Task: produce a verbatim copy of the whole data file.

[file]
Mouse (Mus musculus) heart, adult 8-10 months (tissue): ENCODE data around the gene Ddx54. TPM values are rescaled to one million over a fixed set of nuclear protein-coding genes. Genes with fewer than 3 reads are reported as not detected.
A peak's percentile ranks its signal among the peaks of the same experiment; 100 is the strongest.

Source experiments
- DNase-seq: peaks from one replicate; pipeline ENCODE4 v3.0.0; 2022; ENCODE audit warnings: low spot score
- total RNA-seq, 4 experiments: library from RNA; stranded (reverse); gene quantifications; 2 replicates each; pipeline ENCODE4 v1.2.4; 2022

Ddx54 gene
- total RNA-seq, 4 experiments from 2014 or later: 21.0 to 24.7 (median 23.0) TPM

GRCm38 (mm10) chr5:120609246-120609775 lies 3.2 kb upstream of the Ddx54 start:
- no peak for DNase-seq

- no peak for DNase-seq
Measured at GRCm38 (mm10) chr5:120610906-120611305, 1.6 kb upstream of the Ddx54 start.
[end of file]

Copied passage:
Mouse (Mus musculus) heart, adult 8-10 months (tissue): ENCODE data around the gene Ddx54. TPM values are rescaled to one million over a fixed set of nuclear protein-coding genes. Genes with fewer than 3 reads are reported as not detected.
A peak's percentile ranks its signal among the peaks of the same experiment; 100 is the strongest.

Source experiments
- DNase-seq: peaks from one replicate; pipeline ENCODE4 v3.0.0; 2022; ENCODE audit warnings: low spot score
- total RNA-seq, 4 experiments: library from RNA; stranded (reverse); gene quantifications; 2 replicates each; pipeline ENCODE4 v1.2.4; 2022

Ddx54 gene
- total RNA-seq, 4 experiments from 2014 or later: 21.0 to 24.7 (median 23.0) TPM

GRCm38 (mm10) chr5:120609246-120609775 lies 3.2 kb upstream of the Ddx54 start:
- no peak for DNase-seq

- no peak for DNase-seq
Measured at GRCm38 (mm10) chr5:120610906-120611305, 1.6 kb upstream of the Ddx54 start.